Book Club: fascinating reads to entertain, inspire and inform

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By Bessma Bader

Books. They have always been magical to me. I remember as a child when we would travel to Paris, one of our first stops was always WH Smith on Rue De Rivoli. We would walk into those doors and smell the books! You know that smell, right? That woody, inky smell that you only get in a book store. Not a big one with toys and a cafe - a small one in an old building with shelves and shelves of nothing but books!

We would buy as many as we could carry. And when I would come home at the end of the day and see them, it was like they pulsed with energy of mystery and excitement. They were pages of potential! I’ve always loved the idea that I could read something that would make me laugh or cry or show me something I have never seen before. I would anticipate and expect and be overjoyed when they met my expectation, and disappointed when they didn’t.

The magic would seep out of them, and they would just be paper. But when it’s a good book, the magic intensifies and glows out of it even after I have finished. Even after it sits on the shelf.

In this series, I want to share with you the books that are sitting on my shelf, glowing magic and waiting for the next person to pick them up. I will share three books each time: one fiction, one non-fiction and one parenting book. I hope you enjoy them! 



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Anxious People by Fredrik Backman

This is a story of a bank robbery gone wrong: a group of the worst hostages in the world, what it means to be an adult and the power of forgiveness. 

It’s a dark comedy that somehow manages to be one of the most uplifting things I have read recently, despite touching on the subjects of depression and anxiety. It’s also incredibly quotable, and is rapidly becoming one of my most recommended books.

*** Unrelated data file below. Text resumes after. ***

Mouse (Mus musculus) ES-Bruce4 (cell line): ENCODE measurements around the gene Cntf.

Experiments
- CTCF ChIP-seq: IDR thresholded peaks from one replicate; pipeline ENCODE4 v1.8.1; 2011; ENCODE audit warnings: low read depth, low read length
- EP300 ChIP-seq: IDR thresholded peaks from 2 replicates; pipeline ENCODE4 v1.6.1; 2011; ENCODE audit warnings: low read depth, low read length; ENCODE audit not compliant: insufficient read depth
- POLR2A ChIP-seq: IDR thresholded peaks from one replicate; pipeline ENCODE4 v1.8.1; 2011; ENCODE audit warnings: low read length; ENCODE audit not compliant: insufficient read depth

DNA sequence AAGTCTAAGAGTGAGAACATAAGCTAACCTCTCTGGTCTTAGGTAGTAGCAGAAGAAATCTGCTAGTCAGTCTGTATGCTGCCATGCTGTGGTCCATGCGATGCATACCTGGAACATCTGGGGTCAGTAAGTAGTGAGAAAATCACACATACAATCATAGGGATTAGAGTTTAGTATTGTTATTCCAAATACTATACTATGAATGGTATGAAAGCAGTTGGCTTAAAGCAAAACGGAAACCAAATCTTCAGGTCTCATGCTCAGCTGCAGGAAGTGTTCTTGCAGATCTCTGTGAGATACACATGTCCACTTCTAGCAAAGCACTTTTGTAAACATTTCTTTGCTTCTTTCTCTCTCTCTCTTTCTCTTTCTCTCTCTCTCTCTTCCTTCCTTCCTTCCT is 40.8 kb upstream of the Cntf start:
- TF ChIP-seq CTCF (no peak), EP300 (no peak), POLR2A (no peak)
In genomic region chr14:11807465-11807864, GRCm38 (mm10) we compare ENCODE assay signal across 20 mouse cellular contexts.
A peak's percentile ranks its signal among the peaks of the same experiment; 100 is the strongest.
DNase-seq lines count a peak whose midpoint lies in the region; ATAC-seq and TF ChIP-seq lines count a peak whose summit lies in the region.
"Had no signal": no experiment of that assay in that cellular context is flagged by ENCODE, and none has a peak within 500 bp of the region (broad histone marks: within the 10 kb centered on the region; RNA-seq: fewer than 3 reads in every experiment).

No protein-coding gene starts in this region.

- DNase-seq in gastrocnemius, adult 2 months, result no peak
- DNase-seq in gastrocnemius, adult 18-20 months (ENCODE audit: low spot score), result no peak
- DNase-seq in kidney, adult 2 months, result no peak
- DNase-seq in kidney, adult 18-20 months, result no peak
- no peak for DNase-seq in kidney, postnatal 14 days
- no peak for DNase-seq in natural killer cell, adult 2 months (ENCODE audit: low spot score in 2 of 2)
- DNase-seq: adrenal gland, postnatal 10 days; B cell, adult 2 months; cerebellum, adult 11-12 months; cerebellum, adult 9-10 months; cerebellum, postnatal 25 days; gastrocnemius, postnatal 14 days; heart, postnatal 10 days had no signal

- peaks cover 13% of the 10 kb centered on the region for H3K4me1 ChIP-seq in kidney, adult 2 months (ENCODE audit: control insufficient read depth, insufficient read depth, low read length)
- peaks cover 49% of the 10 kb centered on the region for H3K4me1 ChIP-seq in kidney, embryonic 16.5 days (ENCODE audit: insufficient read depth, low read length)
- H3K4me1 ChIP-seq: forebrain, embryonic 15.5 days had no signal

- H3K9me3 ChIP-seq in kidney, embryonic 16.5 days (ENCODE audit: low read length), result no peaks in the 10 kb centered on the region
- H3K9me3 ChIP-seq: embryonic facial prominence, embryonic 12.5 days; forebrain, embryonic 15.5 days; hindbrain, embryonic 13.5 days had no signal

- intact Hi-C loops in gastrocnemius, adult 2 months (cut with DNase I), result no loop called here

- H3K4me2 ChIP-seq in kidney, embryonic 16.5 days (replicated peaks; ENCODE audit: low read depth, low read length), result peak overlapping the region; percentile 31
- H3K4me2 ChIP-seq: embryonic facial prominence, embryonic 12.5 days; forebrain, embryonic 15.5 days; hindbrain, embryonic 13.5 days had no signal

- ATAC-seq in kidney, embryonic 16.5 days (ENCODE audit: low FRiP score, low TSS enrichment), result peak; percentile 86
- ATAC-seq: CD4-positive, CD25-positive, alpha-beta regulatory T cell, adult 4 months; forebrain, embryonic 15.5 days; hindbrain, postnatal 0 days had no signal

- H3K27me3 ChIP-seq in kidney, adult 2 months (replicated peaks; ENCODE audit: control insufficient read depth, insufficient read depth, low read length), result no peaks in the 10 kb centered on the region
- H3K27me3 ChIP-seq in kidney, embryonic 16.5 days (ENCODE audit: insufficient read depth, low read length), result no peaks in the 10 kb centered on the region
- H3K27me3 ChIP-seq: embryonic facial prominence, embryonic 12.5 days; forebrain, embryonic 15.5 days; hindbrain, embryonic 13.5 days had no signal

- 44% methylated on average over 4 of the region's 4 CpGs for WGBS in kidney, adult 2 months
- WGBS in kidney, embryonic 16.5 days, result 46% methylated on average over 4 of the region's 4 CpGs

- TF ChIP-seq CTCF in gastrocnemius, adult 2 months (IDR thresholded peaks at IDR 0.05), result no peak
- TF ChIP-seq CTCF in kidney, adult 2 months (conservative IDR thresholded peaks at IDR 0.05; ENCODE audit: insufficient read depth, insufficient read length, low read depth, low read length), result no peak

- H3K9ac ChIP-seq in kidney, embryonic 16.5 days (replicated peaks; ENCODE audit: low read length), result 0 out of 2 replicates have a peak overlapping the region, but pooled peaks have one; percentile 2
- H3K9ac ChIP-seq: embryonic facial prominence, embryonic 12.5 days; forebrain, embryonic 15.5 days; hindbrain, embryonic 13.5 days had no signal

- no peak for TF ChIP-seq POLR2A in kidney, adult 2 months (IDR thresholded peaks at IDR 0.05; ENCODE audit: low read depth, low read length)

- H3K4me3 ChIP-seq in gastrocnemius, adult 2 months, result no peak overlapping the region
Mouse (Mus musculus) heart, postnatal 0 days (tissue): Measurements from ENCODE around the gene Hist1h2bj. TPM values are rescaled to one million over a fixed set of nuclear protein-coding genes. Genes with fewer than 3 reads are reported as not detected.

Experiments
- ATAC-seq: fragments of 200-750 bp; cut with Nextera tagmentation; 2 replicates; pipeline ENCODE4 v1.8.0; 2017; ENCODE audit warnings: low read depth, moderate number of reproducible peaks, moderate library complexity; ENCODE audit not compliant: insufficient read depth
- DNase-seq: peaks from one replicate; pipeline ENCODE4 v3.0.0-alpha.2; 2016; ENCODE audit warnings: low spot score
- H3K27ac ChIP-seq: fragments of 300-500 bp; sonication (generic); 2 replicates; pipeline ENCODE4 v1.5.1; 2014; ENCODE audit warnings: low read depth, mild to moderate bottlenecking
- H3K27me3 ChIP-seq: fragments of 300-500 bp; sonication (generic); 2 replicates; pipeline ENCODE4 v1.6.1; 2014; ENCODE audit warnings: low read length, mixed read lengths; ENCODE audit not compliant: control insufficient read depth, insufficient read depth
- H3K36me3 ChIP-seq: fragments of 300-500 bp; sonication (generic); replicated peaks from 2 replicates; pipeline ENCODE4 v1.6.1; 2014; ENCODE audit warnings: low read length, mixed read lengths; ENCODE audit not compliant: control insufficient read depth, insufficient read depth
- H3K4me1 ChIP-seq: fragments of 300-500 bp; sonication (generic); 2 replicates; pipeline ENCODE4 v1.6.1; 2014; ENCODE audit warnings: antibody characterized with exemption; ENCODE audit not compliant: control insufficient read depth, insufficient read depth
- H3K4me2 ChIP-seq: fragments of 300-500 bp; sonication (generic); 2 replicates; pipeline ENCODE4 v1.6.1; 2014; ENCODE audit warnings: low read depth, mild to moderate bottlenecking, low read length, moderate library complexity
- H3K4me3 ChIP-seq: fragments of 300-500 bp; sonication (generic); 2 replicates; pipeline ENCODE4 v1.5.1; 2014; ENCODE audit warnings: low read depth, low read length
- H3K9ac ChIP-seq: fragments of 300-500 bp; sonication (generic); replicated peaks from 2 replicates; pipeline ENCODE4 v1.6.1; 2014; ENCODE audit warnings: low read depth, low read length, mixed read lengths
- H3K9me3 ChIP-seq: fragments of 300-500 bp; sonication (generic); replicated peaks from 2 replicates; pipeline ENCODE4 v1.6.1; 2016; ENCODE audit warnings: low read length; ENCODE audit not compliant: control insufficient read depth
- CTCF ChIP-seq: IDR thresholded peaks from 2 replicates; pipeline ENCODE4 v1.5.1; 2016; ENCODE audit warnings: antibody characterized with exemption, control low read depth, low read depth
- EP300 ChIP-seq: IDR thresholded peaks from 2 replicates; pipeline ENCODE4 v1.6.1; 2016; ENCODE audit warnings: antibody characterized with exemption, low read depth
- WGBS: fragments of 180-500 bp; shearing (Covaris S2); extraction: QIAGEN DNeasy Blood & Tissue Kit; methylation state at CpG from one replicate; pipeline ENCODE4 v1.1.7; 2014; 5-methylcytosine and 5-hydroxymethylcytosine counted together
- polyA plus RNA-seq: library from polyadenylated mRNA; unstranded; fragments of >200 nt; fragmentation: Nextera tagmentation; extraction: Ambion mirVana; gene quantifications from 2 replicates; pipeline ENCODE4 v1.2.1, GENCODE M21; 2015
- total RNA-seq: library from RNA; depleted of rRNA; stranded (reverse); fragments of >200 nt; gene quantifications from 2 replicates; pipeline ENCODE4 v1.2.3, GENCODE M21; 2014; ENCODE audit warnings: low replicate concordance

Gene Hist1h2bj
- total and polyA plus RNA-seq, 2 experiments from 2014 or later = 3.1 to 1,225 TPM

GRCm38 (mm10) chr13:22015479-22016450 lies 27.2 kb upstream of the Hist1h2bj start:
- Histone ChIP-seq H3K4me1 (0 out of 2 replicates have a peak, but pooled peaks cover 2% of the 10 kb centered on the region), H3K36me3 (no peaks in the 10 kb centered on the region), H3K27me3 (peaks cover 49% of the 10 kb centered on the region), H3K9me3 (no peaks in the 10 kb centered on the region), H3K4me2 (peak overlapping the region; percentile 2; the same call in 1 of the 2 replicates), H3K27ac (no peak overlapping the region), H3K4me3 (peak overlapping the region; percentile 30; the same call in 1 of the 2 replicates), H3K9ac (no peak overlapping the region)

Pile of books on a table Shutterstock

The Tipping Point: How Little Things Can Make a Big Differences by Malcolm Gladwell

This book is about that moment when something becomes a trend. About the things that push products, behaviours, books, songs over the tipping point and they spread like wildfire. It’s an unpretentious book that keeps you reading from story to story.  

If you’re looking for well-documented studies, lots of citations and academic reviews then put the book down. I find those kinds of books boring, to be honest. If you would rather pick up a book that is interesting, easy to read and full of backstories about the world’s biggest trends, then this is a good book for you.   


A mum and her daughter drawing together Shutterstock

Nurtureshock: New Thinking About Children by Po Bronson and Ashley Merryman

This book was published in 2009 and was on the best seller list for months. If there’s one book you read about children and their development, let it be this. 

This book upends the old and dated view on child rearing and rethinks parenting, discipline and what really affects children developmentally and emotionally. It's based on sound scientific research, which is nothing less than groundbreaking. If you work with children, have children or are around children, please read this. 


Tell us what you think...

We would love to hear your thoughts on these books! Please do share you thoughts by commenting below.  

About the author

Bessma bint Bader is an avid blogger and qualified parenting coach with a passionate interest in child development and education. She began her popular blog, Ya Mamma, in 2010 where she shares pertinent insights into the trials and tribulations of parenting, inspired by her five young children.  

Since 2010, Bessma has been on the board of Saut as its treasurer - a charitable organization that promotes the welfare of people with Downs Syndrome. She is also on the board of the King Khaled Foundation, which is dedicated to improving the social and economic conditions for thousands of Saudi citizens.

Bessma is also the co-founder and owner of The Playroom – a play center in Riyadh, built around the belief that child-led play fosters creativity, encourages divergent thinking and builds good social skills.

Image credits: Shutterstock